Ted Hughes’ series of twenty poems, called ‘Capriccio,’ was first published in 1990 in a print run of only fifty. The expensively produced leather-bound volume was inaccessible to most readers, by virtue of its cost ($4000) and rare book status. It was not until after Hughes’ death in 1998, that the series was accessible in its entirety, as a brief section in ‘The Collected Poems of Ted Hughes’ edited by Paul Keegan. (Faber and Faber, 2003). Thus the full sequence of ‘Capriccio’ was virtually lost to Hughes’ readers for many years.
Why did Hughes wait almost thirty years after his affair with Assia Wevill to publish these poems? Why did he tell Assia’s biographers, Eilat Negev and Yehuda Koren, that these poems were perhaps ‘not the ones I should have written’? Was this work an apologia for Hughes’ role in the life and death of Assia and Shura, intended to show destiny as the culprit?
In these poems, some of which cruelly portray Assia as Lilith the devil-woman, there is little mention of Hughes’ own destructive influences. Hughes appears to argue that he’s biologically predetermined to be Assia’s prey, and that the winds of fate brought them together. The fate she carried sniffed us out, he writes in ‘Dreamers’, the only poem about Assia which is not in ‘Capriccio’.
Next to Hughes’ award-winning ‘Birthday Letters’, the autobiographical nature of ‘Capriccio’ went barely noticed for many years. When the poems were first published as a rare book, few people knew of the affair between Ted Hughes and Assia Wevill. Five years later, when eight of the twenty poems were reprinted in Hughes’ ‘New Selected Poems, 1957-1994’, there was still no revelation of Assia as the woman addressed in these strange, mystical poems. Hughes himself said that his poems about Assia were ‘written very differently’ to those about Sylvia. Indeed, Ted Hughes told Assia’s biographers that he felt the poems were so obscure, most people wouldn’t realise he’d ‘given his secret away’.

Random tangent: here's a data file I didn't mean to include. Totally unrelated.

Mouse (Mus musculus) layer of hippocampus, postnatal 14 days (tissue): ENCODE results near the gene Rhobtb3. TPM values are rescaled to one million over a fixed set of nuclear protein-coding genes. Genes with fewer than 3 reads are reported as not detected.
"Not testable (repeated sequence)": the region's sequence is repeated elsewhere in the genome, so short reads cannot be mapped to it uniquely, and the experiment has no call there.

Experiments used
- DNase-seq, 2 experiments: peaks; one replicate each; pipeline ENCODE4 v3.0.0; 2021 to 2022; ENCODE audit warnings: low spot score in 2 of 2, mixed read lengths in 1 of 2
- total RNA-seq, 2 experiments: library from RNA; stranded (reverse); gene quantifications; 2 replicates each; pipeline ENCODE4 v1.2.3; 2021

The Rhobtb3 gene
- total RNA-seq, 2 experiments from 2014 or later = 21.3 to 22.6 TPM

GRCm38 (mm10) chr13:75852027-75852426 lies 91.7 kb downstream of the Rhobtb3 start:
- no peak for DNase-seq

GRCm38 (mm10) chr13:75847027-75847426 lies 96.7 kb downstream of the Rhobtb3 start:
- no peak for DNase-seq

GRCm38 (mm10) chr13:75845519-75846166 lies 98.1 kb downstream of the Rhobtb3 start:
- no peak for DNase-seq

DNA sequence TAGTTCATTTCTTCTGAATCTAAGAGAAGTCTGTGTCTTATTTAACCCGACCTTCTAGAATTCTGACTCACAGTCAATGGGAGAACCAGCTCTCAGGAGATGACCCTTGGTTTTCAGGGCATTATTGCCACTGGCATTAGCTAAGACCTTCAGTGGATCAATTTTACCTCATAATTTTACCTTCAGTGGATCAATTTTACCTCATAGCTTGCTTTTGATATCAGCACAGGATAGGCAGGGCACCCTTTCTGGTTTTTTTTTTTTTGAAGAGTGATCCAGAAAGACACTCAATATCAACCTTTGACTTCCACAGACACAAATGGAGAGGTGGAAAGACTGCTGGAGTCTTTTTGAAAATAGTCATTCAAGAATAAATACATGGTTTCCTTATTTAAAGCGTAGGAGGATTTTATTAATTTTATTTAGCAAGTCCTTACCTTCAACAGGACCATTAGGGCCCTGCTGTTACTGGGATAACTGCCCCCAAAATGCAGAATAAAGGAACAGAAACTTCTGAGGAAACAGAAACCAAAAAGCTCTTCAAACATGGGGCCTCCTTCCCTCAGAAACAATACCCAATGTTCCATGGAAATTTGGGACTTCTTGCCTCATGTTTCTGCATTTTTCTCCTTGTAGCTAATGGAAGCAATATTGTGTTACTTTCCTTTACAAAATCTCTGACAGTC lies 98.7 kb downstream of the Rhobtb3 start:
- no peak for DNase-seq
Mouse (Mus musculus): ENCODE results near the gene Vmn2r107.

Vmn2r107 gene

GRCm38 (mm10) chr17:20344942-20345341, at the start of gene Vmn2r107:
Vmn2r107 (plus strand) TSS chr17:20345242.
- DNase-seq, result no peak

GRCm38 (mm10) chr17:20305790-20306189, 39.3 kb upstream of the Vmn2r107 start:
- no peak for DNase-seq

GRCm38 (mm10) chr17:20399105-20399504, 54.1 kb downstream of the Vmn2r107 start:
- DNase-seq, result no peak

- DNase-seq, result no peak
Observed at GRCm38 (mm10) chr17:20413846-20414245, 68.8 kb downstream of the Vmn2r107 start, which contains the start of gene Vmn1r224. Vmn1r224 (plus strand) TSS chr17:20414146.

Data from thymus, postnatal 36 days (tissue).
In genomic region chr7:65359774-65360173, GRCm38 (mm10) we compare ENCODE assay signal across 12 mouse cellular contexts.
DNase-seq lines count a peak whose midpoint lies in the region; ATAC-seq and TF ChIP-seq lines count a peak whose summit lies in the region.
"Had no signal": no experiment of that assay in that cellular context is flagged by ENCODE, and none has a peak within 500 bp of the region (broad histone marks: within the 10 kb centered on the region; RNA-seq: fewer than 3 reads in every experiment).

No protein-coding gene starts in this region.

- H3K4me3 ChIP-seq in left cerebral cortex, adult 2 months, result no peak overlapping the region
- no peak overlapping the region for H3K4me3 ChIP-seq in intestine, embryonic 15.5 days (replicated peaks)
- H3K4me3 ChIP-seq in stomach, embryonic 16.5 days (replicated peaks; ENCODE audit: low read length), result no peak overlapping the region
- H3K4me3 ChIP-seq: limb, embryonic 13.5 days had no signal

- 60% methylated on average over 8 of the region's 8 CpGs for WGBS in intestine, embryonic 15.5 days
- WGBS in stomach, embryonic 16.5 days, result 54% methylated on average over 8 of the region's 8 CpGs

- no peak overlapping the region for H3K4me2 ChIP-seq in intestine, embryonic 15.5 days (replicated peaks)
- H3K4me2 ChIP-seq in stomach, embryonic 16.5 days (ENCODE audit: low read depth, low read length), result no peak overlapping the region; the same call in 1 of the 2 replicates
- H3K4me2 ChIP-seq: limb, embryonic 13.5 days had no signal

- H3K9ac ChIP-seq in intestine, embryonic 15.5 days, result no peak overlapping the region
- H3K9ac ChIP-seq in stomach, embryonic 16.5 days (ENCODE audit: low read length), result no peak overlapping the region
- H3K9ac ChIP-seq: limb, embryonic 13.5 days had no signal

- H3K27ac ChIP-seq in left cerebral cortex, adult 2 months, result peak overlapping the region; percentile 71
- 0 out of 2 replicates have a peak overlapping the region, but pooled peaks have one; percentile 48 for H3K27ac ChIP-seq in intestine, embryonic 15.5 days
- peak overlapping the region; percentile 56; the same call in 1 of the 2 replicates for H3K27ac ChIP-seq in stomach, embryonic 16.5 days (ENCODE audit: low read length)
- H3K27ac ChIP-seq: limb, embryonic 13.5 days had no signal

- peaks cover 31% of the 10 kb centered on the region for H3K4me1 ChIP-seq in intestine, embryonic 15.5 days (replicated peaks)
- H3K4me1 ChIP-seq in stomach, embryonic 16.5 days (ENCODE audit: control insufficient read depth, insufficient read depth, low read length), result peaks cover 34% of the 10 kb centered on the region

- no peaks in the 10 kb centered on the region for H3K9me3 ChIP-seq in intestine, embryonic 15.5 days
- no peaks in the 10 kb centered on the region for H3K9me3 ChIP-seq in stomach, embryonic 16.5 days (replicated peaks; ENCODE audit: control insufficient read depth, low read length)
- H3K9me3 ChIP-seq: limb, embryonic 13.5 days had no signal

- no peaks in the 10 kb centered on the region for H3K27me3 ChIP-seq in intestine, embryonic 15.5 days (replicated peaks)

Yet the fact that it was Ted who pursued Assia, and persuaded her to leave her husband, David Wevill, as evidenced in the Hughes recently published letters, somewhat weakens his case for attributing the relationship, and its tragic outcome, to Fate. Whether or not Ted and Assia were the pawns of capricious gods, as Hughes suggests in the poems, the fact is that he and Assia did fall in love, even though, in poems like ‘Capriccios’ and ‘the Mythographers’, that love is often portrayed as a nightmare.
In my forthcoming biographical novel, Capriccio, I have borrowed Hughes’ title, in recognition of this profound but often overlooked sequence of poems. In a further attempt to explain the events of this period, I have followed the trajectory of Hughes’ poems, and tried to show the genuine love, complex and fraught as it may have been, between Ted Hughes and Assia Wevill.
Excerpt from my article on ‘The Lost poems of Ted Hughes ‘copyright 2015